"This measure is the emotional climax of the preceding measures. Wagner adds three new instruments in this measure, including three trombones, & raises the loudness from F to FF.  He clearly intends an electrifying effect.  But the mystery is why Wagner marks the three trombones only F; & allots them a meagre 1/4 note, at the beginning of the measure (when all of the other wind instruments play the entire measure).  The first part of the mystery implies that he does not want the trombones to be heard at all: their presence is only to add an undefinable extra weight to the wind chord, But if this is true, why should the trombones--which is the second part of the mystery--play only for the first quarter of the measure: why not, then, the entire measure? No, it’s apparent that Wagner wants the trombones to be heard: they are there to introduce the measure with a lightning bolt. And, too, the tenor trombone in Wagner’s day has a smaller bore & thus a thinner & more penetrating tone. If the measure is played today as Wagner seems to write it, it fails to purge the intensifying excitement & tension of the earlier measures,"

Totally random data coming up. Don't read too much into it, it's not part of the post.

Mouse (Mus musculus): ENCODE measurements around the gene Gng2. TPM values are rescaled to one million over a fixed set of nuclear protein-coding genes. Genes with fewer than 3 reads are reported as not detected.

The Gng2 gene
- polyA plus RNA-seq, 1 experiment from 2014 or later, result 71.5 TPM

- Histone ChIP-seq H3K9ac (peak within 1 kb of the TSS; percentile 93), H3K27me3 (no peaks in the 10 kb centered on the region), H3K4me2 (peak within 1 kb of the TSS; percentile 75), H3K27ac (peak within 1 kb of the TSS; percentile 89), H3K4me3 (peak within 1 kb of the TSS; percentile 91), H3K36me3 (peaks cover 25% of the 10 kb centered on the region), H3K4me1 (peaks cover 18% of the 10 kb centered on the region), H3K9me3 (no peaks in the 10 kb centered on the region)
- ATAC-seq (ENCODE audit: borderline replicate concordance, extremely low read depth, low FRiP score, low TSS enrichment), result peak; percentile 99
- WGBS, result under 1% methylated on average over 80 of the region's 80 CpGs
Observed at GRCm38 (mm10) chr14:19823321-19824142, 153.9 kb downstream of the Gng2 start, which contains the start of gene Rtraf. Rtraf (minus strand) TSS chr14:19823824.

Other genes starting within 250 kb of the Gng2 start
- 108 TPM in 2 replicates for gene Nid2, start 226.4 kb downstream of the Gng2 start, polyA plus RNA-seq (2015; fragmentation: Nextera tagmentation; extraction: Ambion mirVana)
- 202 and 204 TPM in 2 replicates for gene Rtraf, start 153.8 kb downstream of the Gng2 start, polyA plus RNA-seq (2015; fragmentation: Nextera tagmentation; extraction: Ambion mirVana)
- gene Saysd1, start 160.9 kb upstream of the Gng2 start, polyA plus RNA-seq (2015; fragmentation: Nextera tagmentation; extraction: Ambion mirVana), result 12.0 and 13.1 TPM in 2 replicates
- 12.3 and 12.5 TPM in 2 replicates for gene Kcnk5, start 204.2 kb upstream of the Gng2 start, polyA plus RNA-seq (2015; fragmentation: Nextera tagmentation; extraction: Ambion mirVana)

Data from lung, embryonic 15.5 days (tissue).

WILLIAM CODE. "I listened to the shellac record of Gluck’s Alceste Overture which Mengelberg recorded and I did not hear the buzzing trombones you reported in the last newsletter [#25].  What I heard were rather veiled trombones.  But the string tone is the loveliest I have ever heard on a phonograph record. What the Past Masters dubbing [PM 22] gives us is an old and worn out charwoman, not the lovely maiden glowing with the freshness of youth."
     HUBERT WENDEL. "I have the latest Past Masters disc (PM 27), 'Mengelberg Conducts Concert Favorites’ with the Overture to Wagner’s Die Meistersinger, three parts from Berlioz’s Damnation of Faust, the Overture to Schubert’s Rosamunde, and R. Strauss’ Don Juan. All of the recordings are those made in the studio (78rpm), The sound is generally very good, good dynamic range, and the sound is very clear and unfiltered,"